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PAC says HMRC must continue to support SMEs with RTI transition

December 20, 2013


In its report on HMRC’s annual accounts, the Public Accounts Committee has praised HMRC’s implementation of PAYE RTI but has emphasised that HMRC must continue to support SME businesses and help to address issues caused by RTI.  The report criticised several areas of HMRC’s performance, including: their track record on identifying potential tax credit fraud and error; their failure to recover more tax from Swiss bank accounts held by UK taxpayers and their failure to anticipate the way new legislation designed to make the UK more friendly to international businesses could also present opportunities for multinationals to avoid tax.

The PAC said that the implementation of RTI had “gone well so far”, and that the Revenue had “used [the] pilot to learn lessons which assisted the full roll-out.” However, the PAC has recommended that HMRC improve the disaster recovery mechanisms for RTI, which went live without full technical resilience.  HMRC launched RTI without full technical resilience because discussions with other departments had not “identified a need for the system to be available at all times.”  Its current disaster recovery mechanisms, which allow a week for technical issues to be fixed, have been deemed sufficient to support other departments at the moment. 

HMRC told the PAC that it:

had not experienced long-term or on-going problems with RTI; however there had been specific problems which it has addressed through its continuity arrangements such as returning temporarily to the old PAYE system.

Additional technical resilience to support Universal Credit could be added later, HMRC said.  The PAC’s recommendation was that “HMRC must undertake work necessary to improve the provision for disaster recovery within the RTI system to ensure that correct payments to claimants will continue in the event of a system failure.”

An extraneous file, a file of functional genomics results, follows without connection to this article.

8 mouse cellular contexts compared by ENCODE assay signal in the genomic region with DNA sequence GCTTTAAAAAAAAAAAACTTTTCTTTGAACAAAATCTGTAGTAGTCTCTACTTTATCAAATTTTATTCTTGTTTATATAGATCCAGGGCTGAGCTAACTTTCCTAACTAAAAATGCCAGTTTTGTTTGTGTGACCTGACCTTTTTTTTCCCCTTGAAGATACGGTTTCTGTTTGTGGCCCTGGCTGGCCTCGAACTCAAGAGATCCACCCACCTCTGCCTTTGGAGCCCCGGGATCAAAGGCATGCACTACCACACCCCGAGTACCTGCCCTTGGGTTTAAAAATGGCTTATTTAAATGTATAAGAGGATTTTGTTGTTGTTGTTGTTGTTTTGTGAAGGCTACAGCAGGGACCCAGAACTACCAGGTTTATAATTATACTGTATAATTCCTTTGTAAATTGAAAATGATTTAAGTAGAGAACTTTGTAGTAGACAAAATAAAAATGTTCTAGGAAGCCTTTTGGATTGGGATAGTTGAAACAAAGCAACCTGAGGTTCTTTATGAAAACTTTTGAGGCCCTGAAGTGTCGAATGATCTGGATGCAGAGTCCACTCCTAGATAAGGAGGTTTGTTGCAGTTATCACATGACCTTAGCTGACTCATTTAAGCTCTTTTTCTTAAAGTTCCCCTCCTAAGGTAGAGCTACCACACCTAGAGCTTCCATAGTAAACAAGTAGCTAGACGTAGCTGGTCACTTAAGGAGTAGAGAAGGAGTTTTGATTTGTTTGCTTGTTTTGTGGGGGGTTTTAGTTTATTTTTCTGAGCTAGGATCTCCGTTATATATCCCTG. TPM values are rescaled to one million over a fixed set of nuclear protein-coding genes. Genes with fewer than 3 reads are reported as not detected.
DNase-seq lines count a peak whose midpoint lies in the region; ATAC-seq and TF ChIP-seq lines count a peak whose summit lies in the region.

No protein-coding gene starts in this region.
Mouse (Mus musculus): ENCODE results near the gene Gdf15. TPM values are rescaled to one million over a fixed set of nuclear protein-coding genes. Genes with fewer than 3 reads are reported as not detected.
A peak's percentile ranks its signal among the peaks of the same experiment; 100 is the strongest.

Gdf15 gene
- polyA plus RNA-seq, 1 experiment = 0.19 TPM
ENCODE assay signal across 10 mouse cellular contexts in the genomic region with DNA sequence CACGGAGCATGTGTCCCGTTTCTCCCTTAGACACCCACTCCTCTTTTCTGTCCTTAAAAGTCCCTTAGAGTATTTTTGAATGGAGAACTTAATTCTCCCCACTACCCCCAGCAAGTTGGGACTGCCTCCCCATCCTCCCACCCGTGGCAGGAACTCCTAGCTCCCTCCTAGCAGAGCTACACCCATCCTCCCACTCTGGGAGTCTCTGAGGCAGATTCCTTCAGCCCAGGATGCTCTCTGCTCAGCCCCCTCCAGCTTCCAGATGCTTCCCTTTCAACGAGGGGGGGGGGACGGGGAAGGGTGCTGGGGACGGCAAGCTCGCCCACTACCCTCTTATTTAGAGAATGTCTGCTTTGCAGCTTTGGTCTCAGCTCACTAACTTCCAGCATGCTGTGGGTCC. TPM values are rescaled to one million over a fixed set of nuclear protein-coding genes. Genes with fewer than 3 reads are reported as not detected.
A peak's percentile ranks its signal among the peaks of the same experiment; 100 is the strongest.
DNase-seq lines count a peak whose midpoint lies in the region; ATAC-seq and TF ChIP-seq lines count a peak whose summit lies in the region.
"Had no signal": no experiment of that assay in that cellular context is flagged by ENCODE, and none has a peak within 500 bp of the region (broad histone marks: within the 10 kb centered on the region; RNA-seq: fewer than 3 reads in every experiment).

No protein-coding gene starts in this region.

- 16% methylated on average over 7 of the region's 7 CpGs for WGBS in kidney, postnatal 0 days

Regarding the issue of RTI systems going live without financial accreditation, HMRC said that financial accreditation represented a “gold standard” for their financial systems, and had “no impact on what the customer sees or its ability to collect taxes.”  HMRC told the PAC that it can “identify overpayments and underpayments sooner than under the old PAYE system”, but that it has “committed to add financial accreditation to RTI”.

HMRC’s summer RTI survey, which received 24,000 responses, aimed to “find out what burdens and difficulties [businesses] faced” when managing RTI reporting.  The PAC recommended that HMRC analyse the data from this to “help it understand the problems faced by smaller businesses struggling to adopt RTI, so that it can continue to provide them with effective support.” 

The PAC’s guarded praise that HMRC’s implementation of RTI had “gone well so far” also recognises the reality that most employers up until very recently, have had little or no awareness of how HMRC has been managing their PAYE data. It is only with the launch of HMRC’s generic messaging service that shows an underpayment of PAYE on the employer’s PAYE account on HMRC’s systems on 17 December that, for the first time, most employers can see whether or not HMRC has correctly reconciled their PAYE returns since April 2013.

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